Among the sources interviewed by Smith was Alexa James, the CEO of the Chicago chapter of the National Alliance on Mental Illness (NAMI) and the senior adviser on officer wellness to Superintendent Brown. James is quoted extensively in the article. We offer the following remarks of particular note from James:

“As a social worker, James said, she never feels like she’s being held responsible for the mistakes or the abuses of other social workers. But she said that is how cops on the beat are feeling, like everyone is judging them based on a few bad actors.”

— “There is something that we have to pay attention to around what it feels like for us to be grouping the police so broadly, and what it feels like for officers who are doing this good work, to have so many people monitoring them,” James said. “And I’m not saying that there shouldn’t be accountability at all. I’m saying ‘let’s think about what it feels like.’ And I think that that conversation is missing a lot from the police reform conversation.”

“James said in her time working within CPD she’s gained an appreciation for the ‘tremendous’ resilience from officers. ‘And this real commitment to get up and keep going,’ she added. ‘Where I think under the circumstances, you would see a lot of people in any occupation just be done.’”

However, the resilience of CPD’s officers is being strained. Among the line personnel quoted by Smith was an unnamed 16-year-CPD veteran. When asked to “rank morale on a scale of 1-10, she said, ‘Can I use negative numbers, like negative 500? Because that’s my answer.’”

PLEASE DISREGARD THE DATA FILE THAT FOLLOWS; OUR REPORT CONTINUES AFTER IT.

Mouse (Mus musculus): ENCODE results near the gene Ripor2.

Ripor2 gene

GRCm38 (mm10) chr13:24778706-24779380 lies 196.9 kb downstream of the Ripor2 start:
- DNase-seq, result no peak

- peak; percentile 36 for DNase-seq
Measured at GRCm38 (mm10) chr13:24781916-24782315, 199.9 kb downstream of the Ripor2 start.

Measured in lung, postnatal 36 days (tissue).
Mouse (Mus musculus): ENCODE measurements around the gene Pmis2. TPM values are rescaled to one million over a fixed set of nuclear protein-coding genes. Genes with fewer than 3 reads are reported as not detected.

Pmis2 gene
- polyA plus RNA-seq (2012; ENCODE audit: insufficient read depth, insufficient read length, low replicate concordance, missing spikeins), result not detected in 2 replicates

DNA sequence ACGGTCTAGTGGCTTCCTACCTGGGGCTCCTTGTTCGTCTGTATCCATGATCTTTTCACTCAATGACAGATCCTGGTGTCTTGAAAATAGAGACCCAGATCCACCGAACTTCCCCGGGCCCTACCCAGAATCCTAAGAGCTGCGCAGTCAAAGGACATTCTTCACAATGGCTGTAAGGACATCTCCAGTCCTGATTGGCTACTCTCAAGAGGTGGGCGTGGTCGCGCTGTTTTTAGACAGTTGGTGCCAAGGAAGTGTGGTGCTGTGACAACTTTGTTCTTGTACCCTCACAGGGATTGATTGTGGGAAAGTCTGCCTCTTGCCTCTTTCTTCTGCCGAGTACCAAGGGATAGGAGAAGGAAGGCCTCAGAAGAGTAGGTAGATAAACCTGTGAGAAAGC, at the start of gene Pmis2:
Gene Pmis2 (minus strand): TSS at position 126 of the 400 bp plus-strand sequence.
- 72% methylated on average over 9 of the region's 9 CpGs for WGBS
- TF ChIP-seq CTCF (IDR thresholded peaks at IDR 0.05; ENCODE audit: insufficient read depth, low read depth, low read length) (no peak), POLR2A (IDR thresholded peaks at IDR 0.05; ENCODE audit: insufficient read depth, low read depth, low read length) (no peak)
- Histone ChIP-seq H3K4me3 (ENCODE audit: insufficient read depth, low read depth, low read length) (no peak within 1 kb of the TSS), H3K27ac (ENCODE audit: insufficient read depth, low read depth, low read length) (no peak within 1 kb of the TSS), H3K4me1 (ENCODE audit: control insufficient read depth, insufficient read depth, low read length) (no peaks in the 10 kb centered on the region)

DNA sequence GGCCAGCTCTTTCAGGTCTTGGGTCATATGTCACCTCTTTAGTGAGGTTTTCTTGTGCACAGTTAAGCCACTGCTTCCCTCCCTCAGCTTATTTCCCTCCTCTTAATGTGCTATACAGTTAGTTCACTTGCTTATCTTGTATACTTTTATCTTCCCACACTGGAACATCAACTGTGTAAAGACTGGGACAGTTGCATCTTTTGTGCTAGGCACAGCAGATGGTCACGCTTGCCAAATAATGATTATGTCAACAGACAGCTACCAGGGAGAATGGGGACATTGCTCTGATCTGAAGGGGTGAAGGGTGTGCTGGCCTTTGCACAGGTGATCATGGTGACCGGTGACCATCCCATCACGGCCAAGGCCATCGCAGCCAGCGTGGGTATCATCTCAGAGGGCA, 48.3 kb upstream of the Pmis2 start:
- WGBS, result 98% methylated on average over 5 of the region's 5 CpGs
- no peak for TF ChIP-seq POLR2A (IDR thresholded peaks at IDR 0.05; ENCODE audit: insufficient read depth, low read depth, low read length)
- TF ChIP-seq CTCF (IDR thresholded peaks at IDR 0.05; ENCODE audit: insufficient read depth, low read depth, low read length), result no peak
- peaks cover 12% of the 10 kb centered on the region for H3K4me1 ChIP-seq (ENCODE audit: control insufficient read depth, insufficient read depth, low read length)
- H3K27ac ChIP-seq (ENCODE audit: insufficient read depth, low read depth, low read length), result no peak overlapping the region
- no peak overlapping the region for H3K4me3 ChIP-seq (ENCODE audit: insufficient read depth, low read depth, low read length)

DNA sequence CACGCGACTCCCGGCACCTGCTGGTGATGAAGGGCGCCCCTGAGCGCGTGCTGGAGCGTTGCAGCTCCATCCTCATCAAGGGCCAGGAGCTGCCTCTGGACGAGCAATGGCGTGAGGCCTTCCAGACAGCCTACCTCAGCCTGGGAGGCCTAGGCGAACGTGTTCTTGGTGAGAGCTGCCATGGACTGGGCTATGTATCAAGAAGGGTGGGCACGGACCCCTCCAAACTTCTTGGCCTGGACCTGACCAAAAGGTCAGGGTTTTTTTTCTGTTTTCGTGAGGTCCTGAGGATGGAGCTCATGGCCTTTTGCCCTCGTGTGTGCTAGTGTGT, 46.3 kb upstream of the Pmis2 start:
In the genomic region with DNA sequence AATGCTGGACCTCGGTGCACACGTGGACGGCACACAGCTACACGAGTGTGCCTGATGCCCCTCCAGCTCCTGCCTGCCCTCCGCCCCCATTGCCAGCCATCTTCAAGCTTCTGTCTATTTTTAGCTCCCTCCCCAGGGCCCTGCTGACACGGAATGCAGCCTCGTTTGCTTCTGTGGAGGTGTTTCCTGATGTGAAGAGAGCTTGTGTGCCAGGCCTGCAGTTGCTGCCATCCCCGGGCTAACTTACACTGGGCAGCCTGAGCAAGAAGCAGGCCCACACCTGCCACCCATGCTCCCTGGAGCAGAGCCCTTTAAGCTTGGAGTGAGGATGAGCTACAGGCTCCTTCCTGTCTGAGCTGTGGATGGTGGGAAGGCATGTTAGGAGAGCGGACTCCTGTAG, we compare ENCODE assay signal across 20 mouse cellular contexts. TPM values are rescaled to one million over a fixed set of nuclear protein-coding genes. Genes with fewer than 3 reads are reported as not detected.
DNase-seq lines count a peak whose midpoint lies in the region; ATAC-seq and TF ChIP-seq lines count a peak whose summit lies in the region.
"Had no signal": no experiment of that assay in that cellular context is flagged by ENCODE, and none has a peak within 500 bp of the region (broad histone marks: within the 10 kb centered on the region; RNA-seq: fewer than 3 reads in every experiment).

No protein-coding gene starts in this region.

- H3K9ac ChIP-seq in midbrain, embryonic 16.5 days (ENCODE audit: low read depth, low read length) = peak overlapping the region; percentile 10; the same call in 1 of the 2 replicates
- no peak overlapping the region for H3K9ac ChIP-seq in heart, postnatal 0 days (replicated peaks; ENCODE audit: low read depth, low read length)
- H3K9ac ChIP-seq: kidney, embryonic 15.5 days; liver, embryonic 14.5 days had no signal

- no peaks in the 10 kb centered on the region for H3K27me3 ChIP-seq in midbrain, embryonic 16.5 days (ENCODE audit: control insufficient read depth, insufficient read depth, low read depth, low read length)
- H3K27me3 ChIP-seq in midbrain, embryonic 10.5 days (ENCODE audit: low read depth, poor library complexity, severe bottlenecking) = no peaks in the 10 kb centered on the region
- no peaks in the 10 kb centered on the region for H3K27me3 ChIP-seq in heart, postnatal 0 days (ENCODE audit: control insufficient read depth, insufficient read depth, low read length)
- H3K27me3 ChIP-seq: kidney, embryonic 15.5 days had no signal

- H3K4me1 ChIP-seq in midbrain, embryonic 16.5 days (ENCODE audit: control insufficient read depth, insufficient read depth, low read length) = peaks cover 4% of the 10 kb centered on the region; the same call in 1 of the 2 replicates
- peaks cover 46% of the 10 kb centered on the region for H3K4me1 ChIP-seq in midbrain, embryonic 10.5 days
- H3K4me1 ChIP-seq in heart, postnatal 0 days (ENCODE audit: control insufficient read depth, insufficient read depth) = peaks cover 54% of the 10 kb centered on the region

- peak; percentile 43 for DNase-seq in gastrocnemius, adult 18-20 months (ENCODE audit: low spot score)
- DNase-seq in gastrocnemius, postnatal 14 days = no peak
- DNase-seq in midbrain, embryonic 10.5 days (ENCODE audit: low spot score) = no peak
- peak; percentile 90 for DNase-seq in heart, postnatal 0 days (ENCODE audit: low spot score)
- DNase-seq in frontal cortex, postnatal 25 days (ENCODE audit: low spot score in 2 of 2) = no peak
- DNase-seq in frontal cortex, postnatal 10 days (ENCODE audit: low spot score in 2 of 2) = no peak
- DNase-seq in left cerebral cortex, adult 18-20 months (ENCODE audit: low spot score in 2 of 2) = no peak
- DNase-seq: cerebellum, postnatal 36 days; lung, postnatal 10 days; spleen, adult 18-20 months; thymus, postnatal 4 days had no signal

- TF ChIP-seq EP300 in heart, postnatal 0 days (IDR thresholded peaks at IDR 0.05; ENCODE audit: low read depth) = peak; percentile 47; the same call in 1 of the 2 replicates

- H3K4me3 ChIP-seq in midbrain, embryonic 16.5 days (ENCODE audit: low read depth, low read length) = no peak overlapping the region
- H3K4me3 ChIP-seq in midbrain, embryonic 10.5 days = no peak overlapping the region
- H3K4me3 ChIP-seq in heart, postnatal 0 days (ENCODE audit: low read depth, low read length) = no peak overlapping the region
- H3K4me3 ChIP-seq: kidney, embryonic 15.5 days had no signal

Another officer commented on the rise of “much more brazen” offenders. Quoting: “‘It’s almost like they’ve been trained by the media, and by the general public and even elected officials to a large part, because police are portrayed so negatively.’”

Among the key takeaways from Smith’s article: “there is no question officers are feeling an increased level of scrutiny. They fear being railroaded if they make a mistake or do the wrong thing in the field. And they say reforms and policy changes have taken away some tools needed to do their jobs effectively.”

Additionally, a lack of confidence in city officials was evident in the remarks of yet another officer. This 28-year veteran when asked about the city’s mayor and some aldermen spoke of his sense that officers did not have their support. This officer was quoted as believing these elected officials are saying to Chicago’s police officers: “‘We don’t like you. We want to defund you. We want to give you the worst equipment. But yet still, you got to jump into what we say when we feel like it and you have no choice in the matter.’”

High Noon: Hadleyville and Policing

Hadleyville and the Police-Community Relationship

What is a “Hadleyville?” Hadleyville was the fictional western town that served as the setting for the classic 1952 film High Noon.” There the bond between a town and its marshal was broken. Early in the film we learn that a pardoned killer is arriving on the noon train. Together with his gang, the killer is intent on seeking his revenge in Hadleyville. Yet, even knowing the coming danger, the town’s leaders and people refuse to come to the marshal’s aid. Despite all of his prior work on behalf of the town, the marshal is left without community support as he confronts the threat to public safety and the coming violence.